Myanmar Medical Mission 2017: CRNA Lauren Fagan Shares Her Experience
October 4, 2017
By Lauren Fagan, CRNA
It was my privilege to join Aloha Medical Mission (AMM) on a journey to Myanmar (also known as Burma) in August, which was eye-opening, challenging, and humbling on a number of levels. I gained invaluable experience that I will carry with me for the rest of my career as a nurse anesthetist.
Our caseload consisted mainly of cleft lip and palate repairs, thyroid goiters, and hernias. Our team consisted of four surgeons, two physician anesthesiologists, two nurse anesthetists, and several internal medicine physicians and nurses, along with the amazing local Burmese staff who traveled with us from site to site. During our two-week mission, we completed 153 cases in the OR, and our medical team treated 608 patients. We worked at hospitals in two different cities, for four days each. Our mission was led by a general surgeon who has provided care to the underserved in Myanmar for over fifteen years.
The Burmese welcomed us with incredible hospitality, and our patients greeted us with excitement for our long-anticipated arrival. Patients lined up around the hospital to be screened, many having walked for days to reach us. Our first hospital in Sagaing, about an hour from Mandalay, was located within a Buddhist academy where many of the patients were monks. Our second hospital was located in Inle Lake, a unique community built on stilt homes and set on a lake, with no roads to speak of. Transportation there is solely by wooden boats.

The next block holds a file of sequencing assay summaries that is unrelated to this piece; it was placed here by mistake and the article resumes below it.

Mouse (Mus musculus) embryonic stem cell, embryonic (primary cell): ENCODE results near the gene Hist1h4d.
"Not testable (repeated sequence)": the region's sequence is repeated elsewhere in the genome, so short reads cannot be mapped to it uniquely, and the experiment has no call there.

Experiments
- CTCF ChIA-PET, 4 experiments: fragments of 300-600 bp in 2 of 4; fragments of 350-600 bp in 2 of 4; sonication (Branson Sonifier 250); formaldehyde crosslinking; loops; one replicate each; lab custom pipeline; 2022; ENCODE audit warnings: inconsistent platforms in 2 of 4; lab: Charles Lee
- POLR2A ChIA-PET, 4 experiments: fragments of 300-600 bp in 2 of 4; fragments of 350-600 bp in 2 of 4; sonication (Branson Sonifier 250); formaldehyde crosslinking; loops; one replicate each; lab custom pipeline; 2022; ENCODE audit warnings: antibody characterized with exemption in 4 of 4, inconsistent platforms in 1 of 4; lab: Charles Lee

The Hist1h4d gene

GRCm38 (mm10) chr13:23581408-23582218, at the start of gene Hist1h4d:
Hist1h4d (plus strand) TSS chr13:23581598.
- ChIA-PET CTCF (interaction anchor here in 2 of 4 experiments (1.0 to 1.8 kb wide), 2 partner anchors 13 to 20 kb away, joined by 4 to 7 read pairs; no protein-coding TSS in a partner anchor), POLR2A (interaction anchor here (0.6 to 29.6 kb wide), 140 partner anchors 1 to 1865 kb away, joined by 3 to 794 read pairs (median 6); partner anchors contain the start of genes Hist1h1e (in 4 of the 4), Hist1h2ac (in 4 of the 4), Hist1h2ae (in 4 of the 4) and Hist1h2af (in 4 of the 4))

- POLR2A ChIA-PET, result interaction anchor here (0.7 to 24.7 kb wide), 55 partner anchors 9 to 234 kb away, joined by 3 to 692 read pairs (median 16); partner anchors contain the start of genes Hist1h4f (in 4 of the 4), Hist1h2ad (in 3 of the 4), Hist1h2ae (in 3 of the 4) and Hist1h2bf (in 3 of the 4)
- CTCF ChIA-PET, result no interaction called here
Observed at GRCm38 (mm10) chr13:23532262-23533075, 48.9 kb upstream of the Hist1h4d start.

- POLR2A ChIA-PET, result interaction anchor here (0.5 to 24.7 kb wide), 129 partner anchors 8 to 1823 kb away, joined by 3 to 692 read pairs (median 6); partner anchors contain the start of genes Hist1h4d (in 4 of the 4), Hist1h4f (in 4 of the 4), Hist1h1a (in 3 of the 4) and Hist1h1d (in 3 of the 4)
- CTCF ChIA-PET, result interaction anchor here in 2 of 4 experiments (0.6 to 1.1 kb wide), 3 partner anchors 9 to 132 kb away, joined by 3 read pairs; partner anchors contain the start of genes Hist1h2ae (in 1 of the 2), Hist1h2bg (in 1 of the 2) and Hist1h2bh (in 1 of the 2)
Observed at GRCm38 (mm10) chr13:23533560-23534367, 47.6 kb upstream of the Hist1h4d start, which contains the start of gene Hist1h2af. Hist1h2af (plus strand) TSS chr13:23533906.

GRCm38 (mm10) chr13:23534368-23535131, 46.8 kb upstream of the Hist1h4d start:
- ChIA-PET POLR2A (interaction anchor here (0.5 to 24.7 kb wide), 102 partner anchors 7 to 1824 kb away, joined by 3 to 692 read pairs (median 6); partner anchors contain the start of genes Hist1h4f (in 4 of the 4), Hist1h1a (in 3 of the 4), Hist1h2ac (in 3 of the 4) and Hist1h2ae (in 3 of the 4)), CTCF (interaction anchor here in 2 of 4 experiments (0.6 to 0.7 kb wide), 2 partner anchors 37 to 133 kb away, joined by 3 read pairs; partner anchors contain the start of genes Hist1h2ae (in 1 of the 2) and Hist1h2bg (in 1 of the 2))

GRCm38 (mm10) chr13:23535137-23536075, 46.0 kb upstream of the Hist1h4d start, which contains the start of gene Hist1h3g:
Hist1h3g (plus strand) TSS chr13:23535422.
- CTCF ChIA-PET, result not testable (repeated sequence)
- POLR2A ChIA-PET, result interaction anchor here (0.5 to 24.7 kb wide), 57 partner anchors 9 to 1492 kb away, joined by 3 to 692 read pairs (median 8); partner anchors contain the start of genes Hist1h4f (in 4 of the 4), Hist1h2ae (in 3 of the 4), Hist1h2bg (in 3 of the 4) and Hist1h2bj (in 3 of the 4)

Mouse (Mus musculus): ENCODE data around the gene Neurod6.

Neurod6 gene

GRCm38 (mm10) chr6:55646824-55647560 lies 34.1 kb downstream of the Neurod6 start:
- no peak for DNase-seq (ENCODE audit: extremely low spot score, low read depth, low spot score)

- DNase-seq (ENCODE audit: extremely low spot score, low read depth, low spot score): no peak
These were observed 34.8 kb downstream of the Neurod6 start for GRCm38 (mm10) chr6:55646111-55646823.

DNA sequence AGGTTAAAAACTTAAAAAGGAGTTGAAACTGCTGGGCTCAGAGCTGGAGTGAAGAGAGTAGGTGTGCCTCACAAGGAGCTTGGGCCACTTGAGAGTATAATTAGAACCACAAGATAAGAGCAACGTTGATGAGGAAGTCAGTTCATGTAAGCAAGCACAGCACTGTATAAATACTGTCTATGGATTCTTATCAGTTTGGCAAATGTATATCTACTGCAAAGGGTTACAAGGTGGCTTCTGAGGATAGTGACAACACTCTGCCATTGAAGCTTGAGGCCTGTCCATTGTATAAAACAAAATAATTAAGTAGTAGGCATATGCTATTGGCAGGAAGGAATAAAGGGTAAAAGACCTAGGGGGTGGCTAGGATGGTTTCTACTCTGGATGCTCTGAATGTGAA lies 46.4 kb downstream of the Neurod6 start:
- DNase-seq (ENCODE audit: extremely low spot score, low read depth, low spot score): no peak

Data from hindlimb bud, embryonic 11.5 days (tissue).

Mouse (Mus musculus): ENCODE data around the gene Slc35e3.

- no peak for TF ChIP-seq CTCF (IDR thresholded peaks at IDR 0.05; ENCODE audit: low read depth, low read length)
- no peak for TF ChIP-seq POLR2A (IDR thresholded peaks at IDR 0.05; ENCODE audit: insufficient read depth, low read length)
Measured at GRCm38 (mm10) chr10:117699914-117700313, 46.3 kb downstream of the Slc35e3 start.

The equipment was very basic, and the conditions in which we practiced were suboptimal, much as I expected. The one end-tidal CO2 monitor only worked intermittently, but we reserved the best machine and ventilator for the pediatric cases. We brought all our medications and airway equipment (we even brought a rented videolaryngoscope) and used creativity to conserve our finite resources. Reusing supplies after proper decontamination and sterilization was essential. We did not use any expired medications, treating our patients as closely as possible according to the same standards we use in the U.S.
We did not experience a single adverse clinical outcome! Unfortunately, we were unable to treat everyone, as it’s important to be selective and choose patients who are able to safely undergo surgery and to have a successful recovery after we leave. Surgically correcting their cleft lips will completely change the course of these babies’ lives – they will be able to avoid stigma and attend school.
There are countless reasons I was so amazed by the patients we served. The children were brave, letting the preop nurse place an IV without even flinching. The families were trusting, handing their babies over to us in complete faith and without question.
But what impressed me most about this trip was the incredible kindness the people in Burma have for one another. They looked after and cared for each other even when they had their own needs to tend to. I’m grateful to the Burmese staff for being eager to work with and learn from us, to AMM for inviting me to be part of their team and treating me like family, and to UCLA for supporting and allowing me to pursue this life-changing opportunity.
AMM is based in Honolulu, and since its inception in 1983 its volunteer medical-surgical teams have performed over 21,000 surgeries in Hawaii and in the developing countries of Asia and the Pacific.